The Tuba City Landfill (TCL) started as an unregulated waste disposal site in the 1940s and was administratively closed in 1997. Since the TCL closure, radionuclides have been detected in the shallow ground water. In 2006, the Bureau of Indian Affairs (BIA) contracted with the U.S. Geological Survey (USGS) to better understand the source of radionuclides in the ground water at the TCL compared to the surrounding region. This report summarizes those data and presents interpretations that focus on the geochemistry in the rocks and water from the Tuba City region.
The TCL is sited on Navajo Sandstone above the contact with the Kayenta Formation. These formations are not rich in uranium but generally are below average crustal abundance values for uranium. Uranium ores in the area were mined nearby in the Chinle Formation and processed at the Rare Metals mill (RMM). Regional samples of rock, sediment, leachates, and water were collected in and around the TCL site and analyzed for major and minor elements, 18O, 2H, 3H, 13C, 14C,34S, 87Sr, and 234U/238U, as appropriate. Results of whole rock and sediment samples, along with leachates, suggest the Chinle Formation is a major source of uranium and other trace elements in the area. Regional water samples indicate that some of the wells within the TCL site have geochemical signatures that are different from the regional springs and surface water. The geochemistry from these TCL wells is most similar to leachates from the Chinle Formation rocks and sediments. Isotope samples do not uniquely identify TCL-derived waters, but they do provide a useful indicator for shallow compared to deep ground-water flow paths and general rock/water interaction times. Information in this report provides a comparison between the geochemistry within the TCL and in the region as a whole.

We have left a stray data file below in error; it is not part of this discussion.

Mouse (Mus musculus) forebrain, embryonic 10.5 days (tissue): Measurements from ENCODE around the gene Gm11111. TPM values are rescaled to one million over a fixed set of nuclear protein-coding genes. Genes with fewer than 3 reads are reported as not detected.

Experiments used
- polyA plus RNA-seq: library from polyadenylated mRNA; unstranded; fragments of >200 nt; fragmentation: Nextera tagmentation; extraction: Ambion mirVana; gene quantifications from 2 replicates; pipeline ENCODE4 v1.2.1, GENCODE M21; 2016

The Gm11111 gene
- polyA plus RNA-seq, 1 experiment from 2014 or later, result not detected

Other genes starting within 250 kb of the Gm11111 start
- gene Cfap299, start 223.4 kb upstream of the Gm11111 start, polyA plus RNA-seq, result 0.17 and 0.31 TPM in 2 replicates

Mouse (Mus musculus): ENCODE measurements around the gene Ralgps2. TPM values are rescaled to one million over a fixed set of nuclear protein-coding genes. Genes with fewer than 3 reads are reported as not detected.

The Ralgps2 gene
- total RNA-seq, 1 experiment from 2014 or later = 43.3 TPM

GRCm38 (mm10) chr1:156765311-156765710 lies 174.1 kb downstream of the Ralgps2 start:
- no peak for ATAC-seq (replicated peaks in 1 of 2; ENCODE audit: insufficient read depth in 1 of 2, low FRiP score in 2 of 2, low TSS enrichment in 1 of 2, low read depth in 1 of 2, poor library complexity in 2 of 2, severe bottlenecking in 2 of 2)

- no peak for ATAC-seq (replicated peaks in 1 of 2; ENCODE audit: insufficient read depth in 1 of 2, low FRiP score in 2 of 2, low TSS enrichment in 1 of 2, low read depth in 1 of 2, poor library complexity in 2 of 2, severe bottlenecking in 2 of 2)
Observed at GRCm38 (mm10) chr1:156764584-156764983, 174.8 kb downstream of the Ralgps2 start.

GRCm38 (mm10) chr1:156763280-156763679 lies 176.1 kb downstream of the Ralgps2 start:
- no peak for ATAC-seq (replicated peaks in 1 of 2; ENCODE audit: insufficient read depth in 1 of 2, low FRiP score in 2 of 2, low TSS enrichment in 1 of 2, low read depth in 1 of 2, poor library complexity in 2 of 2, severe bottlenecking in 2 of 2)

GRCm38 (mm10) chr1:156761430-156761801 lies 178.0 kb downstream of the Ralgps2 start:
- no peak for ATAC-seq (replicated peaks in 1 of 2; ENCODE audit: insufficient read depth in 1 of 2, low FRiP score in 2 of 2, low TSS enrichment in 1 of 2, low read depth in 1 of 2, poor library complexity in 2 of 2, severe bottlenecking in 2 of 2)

Additional publication details
USGS Numbered Series
Geochemical Analyses of Rock, Sediment, and Water from the Region In and Around the Tuba City Landfill, Tuba City, Arizona